In nearly every conversation I’ve had with Affecteds who are experimenting with ways to reduce the toxicity of antiretroviral (ARV) regimens, questions about “AIDS drug resistance” comes up. Resistance is often raised as a boogeyman in research trials of monotherapy and intermittent treatment options. While drug resistance—especially bacterial antibiotic resistance to staphylococcus or tuberculosis, for example—is increasingly a problem in modern medicine, one is unlikely to hear drug resistance discussed quite the way it is with AIDS. No other pathogen is described as “sneaky”, “clever”, or more mutable than HIV, despite the fact that retroviruses do not even meet most definitions for being a living entity, let alone have a brain.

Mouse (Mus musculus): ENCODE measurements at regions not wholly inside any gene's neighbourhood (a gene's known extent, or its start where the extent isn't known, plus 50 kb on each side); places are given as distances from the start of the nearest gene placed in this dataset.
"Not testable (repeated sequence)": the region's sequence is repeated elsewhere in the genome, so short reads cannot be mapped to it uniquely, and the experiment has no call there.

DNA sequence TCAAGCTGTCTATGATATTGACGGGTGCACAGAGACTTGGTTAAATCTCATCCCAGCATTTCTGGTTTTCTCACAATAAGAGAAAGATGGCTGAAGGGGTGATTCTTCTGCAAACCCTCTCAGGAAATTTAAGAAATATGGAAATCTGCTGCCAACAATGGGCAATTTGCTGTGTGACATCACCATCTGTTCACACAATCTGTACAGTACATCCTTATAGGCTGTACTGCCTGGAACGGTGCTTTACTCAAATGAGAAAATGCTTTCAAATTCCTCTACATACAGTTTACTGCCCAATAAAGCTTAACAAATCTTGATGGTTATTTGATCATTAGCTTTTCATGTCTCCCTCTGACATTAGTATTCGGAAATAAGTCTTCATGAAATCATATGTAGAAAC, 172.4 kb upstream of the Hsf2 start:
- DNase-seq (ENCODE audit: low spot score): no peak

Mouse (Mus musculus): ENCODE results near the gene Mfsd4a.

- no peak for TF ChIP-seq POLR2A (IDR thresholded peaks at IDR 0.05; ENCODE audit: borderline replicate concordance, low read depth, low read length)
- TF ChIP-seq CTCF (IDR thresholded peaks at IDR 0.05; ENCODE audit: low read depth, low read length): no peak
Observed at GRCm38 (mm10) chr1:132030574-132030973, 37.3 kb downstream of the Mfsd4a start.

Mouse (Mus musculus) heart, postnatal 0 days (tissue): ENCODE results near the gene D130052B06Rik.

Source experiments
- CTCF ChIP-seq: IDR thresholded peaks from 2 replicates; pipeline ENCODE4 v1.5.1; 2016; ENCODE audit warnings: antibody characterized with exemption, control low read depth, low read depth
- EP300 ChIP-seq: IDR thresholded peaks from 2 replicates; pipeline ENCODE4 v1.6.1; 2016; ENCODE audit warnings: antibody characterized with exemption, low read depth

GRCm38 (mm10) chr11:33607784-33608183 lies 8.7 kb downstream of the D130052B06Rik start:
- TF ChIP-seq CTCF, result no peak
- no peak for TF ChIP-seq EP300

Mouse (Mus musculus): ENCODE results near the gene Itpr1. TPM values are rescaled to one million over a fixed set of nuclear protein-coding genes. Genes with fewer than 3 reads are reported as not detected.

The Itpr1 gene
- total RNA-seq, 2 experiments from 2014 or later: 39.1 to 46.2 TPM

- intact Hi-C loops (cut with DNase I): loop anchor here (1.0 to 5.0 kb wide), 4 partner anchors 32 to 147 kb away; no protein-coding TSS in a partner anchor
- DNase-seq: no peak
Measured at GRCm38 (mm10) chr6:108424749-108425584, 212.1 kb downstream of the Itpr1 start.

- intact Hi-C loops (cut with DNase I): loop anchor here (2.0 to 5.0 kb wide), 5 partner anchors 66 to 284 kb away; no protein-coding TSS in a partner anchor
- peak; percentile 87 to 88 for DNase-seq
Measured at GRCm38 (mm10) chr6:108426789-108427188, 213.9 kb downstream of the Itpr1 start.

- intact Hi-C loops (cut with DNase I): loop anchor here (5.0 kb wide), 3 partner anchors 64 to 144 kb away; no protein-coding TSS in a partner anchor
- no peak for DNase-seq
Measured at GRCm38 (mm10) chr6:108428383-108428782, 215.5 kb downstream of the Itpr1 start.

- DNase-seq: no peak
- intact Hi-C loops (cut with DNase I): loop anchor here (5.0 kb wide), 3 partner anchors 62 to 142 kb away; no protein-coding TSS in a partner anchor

Stop the nukes! No, not nuclear weapons. Well, yes, those too, but today I’m writing about the increase in reports I’m seeing from the AIDS drug medical literature calling for an end to the use of nucleoside(tide) reverse transcriptase inhibitors (NRTIs), not-so-ironically referred to as “nukes”. As I have written previously, there have been rumblings from clinicians and researchers in the medical literature since at least 2010 to get rid of the NRTI class of antiretroviral drugs entirely from treatment guidelines.
Unfortunately, it is unlikely that this change will occur at anything comparable to the speed with which AZT and other poison pills were “fast-tracked” to market more than 25 years ago.
As I spend time this week with one of my dearest friends, a man who has been HIV-positive since at least 1987, and who has been on ARVs almost continuously since 1990, I am reminded that Affecteds have always had the option to consider alternatives to conventional pharmaceutical treatment. Last night we recalled some of […more]